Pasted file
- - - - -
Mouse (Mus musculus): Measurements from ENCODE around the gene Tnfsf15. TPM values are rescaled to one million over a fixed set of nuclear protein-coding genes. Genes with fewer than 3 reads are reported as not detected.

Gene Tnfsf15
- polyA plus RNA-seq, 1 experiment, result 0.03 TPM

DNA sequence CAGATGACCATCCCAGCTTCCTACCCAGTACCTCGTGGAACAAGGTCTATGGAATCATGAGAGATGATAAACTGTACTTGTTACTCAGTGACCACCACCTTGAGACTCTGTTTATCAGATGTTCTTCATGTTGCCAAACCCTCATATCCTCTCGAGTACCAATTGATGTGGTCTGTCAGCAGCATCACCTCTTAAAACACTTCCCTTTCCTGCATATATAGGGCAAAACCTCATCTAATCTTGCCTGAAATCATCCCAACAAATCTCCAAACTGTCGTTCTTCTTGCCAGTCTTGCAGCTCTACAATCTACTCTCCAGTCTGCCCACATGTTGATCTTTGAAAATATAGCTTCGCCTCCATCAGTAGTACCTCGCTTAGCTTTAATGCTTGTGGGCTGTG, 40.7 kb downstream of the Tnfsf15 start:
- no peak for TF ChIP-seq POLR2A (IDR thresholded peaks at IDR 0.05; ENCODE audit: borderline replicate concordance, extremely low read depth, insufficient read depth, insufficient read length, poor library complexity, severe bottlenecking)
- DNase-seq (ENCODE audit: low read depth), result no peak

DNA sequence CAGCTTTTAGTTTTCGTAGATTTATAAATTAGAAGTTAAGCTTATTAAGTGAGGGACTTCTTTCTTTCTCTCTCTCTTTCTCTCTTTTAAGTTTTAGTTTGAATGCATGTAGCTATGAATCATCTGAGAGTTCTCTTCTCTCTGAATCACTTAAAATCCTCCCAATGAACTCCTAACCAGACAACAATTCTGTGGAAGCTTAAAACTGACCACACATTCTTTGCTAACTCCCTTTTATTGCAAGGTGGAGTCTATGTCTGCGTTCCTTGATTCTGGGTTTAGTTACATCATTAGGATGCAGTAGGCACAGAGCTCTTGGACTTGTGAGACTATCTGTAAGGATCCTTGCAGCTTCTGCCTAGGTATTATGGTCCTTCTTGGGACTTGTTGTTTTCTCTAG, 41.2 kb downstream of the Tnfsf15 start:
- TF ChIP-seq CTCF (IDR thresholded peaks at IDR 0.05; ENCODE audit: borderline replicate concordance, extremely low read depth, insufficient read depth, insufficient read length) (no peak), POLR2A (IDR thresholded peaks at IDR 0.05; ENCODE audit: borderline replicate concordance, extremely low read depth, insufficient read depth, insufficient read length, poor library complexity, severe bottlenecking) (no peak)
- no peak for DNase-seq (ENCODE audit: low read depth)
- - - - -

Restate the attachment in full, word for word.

Mouse (Mus musculus): Measurements from ENCODE around the gene Tnfsf15. TPM values are rescaled to one million over a fixed set of nuclear protein-coding genes. Genes with fewer than 3 reads are reported as not detected.

Gene Tnfsf15
- polyA plus RNA-seq, 1 experiment, result 0.03 TPM

DNA sequence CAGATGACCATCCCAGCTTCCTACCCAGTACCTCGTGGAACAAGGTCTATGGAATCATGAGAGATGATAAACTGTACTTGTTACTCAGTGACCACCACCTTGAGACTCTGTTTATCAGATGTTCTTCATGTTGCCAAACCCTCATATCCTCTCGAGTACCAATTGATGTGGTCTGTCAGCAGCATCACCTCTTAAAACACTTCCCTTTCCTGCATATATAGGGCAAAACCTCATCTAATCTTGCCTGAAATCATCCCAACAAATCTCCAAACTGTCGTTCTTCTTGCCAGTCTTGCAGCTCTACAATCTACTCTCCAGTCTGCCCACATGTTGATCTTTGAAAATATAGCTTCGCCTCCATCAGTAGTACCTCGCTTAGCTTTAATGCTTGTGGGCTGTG, 40.7 kb downstream of the Tnfsf15 start:
- no peak for TF ChIP-seq POLR2A (IDR thresholded peaks at IDR 0.05; ENCODE audit: borderline replicate concordance, extremely low read depth, insufficient read depth, insufficient read length, poor library complexity, severe bottlenecking)
- DNase-seq (ENCODE audit: low read depth), result no peak

DNA sequence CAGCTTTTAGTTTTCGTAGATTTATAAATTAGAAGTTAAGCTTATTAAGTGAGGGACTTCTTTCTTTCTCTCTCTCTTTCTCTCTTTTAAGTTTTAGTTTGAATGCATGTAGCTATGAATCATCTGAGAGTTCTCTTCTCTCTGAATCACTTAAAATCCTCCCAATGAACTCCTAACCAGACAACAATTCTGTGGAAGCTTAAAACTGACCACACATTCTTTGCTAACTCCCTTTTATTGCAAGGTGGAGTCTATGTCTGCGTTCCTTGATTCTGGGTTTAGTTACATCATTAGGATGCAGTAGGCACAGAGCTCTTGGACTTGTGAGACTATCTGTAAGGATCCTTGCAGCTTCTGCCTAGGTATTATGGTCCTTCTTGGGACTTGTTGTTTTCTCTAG, 41.2 kb downstream of the Tnfsf15 start:
- TF ChIP-seq CTCF (IDR thresholded peaks at IDR 0.05; ENCODE audit: borderline replicate concordance, extremely low read depth, insufficient read depth, insufficient read length) (no peak), POLR2A (IDR thresholded peaks at IDR 0.05; ENCODE audit: borderline replicate concordance, extremely low read depth, insufficient read depth, insufficient read length, poor library complexity, severe bottlenecking) (no peak)
- no peak for DNase-seq (ENCODE audit: low read depth)